Most people try not to think about death and dying as much as possible. And this logic is understood—the uncertainty and finality of death can range from unsettling to paralyzing. While this is true, there’s actually a wing of ancient philosophy that teaches the opposite—that there are immense benefits to remembering that, one day, you will die. And it’s enjoying a resurgence in popularity. 

Memento Mori: Remember, You Are Mortal

One of the primary meditations of the ancient philosophy of Stoicism is a concept called “memento mori” — which roughly translates in Latin as, “remember that you are mortal.” 

If you heard this uttered by someone at a party, you’d likely think, “who invited this guy?” However, when the case for constantly reminding yourself that you’re going to die is given a bit more depth and context, billions of people for thousands of years have used this meditation in profoundly positive ways—often compelling them to do accomplish feats they otherwise would not have. 

Ancient Death vs. Modern Death

Even just a few hundred years ago, the average person’s relationship with death was starkly different than it is today. In the past, most people had some kind of personal and possibly even frequent encounter with the evidence of death—whether through war, workplace hazards, or disease that is now prevented simply by washing one’s hands. Today, unless one works in the medical field or the mortuary services, most likely rarely encounter death. Gone are the days of helping prepare a loved one’s body for an in-home wake. Those duties have been largely sterilized and delegated to the professionals. 

And with the outsourcing of these lifecycle duties, most people rarely look death directly in the face. Due to this lack of familiarity with death, the very idea that they will die makes them shiver with fear. Others, however, are using the concept of “memento mori” to fuel their lives. 

Why Meditate On Death?

It sounds so counterintuitive to want to focus on your own mortality. However, for many, meditating on their own mortality is often a helpful reminder to live.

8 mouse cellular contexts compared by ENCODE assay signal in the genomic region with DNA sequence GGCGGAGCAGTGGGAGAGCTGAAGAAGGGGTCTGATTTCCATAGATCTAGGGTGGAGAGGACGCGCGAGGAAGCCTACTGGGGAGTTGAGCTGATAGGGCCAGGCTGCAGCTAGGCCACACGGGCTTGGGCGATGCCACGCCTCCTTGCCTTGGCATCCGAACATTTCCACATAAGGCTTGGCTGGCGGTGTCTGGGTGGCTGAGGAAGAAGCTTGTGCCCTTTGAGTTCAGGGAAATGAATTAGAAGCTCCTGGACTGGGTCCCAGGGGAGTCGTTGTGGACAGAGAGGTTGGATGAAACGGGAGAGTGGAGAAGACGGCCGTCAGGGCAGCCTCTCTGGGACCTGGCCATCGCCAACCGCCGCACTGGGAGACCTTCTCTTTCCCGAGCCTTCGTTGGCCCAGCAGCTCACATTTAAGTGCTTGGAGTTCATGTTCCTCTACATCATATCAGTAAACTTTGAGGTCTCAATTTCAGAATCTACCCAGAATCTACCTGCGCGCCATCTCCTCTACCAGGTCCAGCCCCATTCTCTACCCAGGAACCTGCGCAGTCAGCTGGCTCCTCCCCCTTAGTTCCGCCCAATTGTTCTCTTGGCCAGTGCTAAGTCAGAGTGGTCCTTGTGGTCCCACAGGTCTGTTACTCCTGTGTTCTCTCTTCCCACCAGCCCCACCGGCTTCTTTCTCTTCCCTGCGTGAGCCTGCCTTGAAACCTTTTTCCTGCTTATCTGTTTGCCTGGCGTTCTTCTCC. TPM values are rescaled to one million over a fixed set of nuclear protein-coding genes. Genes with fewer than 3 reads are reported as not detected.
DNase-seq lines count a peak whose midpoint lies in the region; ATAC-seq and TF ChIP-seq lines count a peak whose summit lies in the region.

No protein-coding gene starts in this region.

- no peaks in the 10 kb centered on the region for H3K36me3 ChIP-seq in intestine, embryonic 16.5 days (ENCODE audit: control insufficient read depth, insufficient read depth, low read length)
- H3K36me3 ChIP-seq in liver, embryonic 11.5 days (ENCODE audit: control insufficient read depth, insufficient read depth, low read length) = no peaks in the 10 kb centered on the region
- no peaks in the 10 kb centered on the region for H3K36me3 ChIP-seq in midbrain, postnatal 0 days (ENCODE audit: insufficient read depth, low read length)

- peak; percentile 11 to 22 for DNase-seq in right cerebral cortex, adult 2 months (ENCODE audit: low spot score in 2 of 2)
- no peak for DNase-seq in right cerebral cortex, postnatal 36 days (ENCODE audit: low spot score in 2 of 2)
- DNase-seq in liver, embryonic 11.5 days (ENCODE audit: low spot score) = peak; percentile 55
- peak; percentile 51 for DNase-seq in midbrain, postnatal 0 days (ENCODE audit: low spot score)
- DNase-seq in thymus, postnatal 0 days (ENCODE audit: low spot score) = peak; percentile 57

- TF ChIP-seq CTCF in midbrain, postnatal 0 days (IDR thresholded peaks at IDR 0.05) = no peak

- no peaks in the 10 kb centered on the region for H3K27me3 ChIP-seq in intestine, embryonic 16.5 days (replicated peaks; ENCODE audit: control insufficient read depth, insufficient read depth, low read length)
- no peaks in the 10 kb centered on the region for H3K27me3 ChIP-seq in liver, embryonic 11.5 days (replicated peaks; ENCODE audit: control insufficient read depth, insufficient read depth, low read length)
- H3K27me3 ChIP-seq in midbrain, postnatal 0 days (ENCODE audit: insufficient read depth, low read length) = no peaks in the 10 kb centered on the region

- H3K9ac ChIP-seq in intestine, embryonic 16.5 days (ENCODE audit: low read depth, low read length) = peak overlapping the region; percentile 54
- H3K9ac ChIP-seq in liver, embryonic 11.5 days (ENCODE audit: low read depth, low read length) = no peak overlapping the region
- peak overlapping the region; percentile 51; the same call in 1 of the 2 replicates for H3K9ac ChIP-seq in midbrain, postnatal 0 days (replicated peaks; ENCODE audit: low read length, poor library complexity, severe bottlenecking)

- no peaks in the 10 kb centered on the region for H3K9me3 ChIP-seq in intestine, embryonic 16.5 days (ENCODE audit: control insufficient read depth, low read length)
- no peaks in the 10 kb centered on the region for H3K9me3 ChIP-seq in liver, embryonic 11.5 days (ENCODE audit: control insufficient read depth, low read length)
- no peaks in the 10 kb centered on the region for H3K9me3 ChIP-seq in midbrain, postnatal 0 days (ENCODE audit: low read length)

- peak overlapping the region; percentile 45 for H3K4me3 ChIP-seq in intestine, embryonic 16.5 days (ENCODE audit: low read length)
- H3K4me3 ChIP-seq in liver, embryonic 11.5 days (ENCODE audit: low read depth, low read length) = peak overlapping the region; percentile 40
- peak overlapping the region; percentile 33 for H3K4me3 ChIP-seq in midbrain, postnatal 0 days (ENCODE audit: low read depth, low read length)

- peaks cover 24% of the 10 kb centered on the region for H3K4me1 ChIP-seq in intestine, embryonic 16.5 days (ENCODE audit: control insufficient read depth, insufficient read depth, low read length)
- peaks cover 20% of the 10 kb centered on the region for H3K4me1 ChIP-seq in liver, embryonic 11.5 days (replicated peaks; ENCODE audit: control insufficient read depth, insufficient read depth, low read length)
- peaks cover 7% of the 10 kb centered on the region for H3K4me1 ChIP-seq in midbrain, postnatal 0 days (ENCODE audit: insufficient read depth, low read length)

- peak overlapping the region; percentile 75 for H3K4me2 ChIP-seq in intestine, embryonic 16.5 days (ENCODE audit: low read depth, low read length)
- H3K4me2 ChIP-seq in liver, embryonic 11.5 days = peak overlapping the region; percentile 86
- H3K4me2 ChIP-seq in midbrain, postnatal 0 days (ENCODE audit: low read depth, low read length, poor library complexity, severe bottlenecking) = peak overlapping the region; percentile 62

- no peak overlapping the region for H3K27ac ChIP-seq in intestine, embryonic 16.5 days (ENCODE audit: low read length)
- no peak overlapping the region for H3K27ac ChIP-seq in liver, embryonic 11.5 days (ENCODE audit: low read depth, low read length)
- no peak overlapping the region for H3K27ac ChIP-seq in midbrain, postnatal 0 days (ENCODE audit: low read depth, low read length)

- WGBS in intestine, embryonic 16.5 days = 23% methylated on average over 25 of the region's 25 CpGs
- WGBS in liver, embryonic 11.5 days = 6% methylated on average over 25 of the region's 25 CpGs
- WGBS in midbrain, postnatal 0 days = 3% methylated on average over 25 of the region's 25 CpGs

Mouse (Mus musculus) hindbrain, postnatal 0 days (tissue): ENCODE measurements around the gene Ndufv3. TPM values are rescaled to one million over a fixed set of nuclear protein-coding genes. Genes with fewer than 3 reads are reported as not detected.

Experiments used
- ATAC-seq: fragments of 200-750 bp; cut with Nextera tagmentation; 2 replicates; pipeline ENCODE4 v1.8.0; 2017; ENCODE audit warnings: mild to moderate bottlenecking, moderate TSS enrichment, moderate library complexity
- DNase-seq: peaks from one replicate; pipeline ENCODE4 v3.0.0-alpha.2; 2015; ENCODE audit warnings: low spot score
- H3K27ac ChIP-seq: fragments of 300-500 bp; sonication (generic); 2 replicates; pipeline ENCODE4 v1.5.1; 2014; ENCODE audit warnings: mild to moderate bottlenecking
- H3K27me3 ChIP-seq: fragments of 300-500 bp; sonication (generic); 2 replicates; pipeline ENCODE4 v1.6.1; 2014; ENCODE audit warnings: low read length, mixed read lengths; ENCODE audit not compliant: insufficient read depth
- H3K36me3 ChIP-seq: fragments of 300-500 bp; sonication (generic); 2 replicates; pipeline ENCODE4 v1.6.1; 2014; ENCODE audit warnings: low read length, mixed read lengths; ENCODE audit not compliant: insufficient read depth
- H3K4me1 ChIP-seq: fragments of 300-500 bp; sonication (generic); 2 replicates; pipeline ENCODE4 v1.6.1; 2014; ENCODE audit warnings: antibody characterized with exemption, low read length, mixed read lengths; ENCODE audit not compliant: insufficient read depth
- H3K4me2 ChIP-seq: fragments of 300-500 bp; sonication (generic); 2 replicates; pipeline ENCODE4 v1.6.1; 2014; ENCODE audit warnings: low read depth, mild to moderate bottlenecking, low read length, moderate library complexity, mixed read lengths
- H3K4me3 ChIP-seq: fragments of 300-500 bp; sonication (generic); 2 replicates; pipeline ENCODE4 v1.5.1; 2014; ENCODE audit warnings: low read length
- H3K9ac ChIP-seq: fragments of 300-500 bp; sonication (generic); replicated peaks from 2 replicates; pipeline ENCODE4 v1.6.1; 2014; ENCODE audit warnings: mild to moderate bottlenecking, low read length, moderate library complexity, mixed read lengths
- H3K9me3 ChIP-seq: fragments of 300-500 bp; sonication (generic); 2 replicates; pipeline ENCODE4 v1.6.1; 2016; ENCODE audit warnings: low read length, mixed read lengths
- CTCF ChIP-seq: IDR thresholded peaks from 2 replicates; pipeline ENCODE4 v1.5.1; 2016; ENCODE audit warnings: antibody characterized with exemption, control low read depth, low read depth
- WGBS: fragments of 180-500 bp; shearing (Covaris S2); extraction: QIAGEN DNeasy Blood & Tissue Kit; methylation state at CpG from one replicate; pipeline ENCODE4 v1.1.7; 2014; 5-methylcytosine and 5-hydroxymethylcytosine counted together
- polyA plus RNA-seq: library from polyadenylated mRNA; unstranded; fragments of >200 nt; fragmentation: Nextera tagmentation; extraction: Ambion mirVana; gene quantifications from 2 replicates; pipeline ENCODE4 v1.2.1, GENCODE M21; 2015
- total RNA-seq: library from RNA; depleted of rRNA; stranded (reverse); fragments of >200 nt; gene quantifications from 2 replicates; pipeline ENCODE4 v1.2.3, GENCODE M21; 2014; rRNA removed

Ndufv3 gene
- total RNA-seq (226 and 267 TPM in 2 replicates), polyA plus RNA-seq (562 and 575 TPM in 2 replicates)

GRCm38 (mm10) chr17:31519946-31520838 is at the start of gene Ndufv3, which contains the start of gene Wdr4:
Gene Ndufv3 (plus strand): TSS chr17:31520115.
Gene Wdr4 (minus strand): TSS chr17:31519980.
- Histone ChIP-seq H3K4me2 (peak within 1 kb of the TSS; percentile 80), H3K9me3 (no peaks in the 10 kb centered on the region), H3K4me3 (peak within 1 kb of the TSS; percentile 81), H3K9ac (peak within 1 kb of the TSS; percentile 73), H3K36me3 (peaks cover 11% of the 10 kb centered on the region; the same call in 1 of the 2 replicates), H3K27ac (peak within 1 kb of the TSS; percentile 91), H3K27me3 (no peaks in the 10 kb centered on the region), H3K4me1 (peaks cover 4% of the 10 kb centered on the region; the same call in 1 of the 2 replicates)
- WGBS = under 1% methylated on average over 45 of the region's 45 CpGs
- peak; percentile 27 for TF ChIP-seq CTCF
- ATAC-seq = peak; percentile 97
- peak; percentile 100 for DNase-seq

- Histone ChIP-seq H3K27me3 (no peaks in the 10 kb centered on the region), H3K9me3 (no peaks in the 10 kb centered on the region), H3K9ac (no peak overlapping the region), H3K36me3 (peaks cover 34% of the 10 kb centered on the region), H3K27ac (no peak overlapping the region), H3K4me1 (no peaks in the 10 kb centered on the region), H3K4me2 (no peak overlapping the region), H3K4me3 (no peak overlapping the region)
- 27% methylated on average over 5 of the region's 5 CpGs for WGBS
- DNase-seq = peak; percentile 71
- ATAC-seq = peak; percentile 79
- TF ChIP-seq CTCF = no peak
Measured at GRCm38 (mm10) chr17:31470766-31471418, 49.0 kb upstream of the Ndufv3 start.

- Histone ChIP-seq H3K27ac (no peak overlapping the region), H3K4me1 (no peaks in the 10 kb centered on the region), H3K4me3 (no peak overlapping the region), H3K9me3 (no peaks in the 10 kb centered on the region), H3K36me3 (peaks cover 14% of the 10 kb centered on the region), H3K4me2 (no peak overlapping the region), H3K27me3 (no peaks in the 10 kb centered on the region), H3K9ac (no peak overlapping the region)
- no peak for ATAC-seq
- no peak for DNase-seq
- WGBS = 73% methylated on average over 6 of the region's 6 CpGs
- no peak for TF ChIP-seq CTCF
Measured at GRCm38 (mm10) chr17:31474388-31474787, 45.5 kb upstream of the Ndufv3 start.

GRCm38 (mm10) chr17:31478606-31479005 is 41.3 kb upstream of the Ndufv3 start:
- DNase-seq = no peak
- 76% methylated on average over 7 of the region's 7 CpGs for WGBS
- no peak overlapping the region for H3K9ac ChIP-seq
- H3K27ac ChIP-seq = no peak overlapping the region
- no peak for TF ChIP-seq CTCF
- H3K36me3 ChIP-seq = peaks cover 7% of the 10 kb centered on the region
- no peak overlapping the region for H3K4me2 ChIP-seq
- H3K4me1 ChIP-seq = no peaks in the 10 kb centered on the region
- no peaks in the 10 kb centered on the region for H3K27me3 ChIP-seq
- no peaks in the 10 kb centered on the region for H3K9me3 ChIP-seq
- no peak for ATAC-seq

“Reminder to live? How could I forget?” 

Though many don’t feel like they need a reminder to live, the concept has been used to remind countless individuals throughout history and into today that their lives are often shorter than they think—using this motivation for meaningful action. Some use the symbolism “memento mori” not only as a reminder of death, but also to stop wasting time dreading the future, agonizing over the past, procrastinating in the pursuit of their goals, or holding grudges against others. 

Memento Mori Tops the Country Music Charts

If “memento mori” still sounds fairly bleak, perhaps it can be best understood in the lyrics of a chart-topping country music song by Tim McGraw that exposed more to the positive side of “memento mori” than any work of art in modern history: 

“I asked him

‘When it sank in

That this might really be the real end

How's it hit you

When you get that kind of news?

Man, what'd you do?’

He said

‘I went skydiving

I went Rocky Mountain climbing

I went 2.7 seconds on a bull named Fumanchu

And I loved deeper

And I spoke sweeter

And I gave forgiveness I'd been denying’

And he said

‘Someday I hope you get the chance

To live like you were dying.’”

The purpose of “memento mori” is not to carry a dark cloud above one’s head, but to compel one to lead a rich life of purpose, perspective, and deeper relationships. 

You could leave life right now. Let that determine what you do and say and think.” 

- Marcus Aurelius

Roman Emperor and Stoic Philosopher

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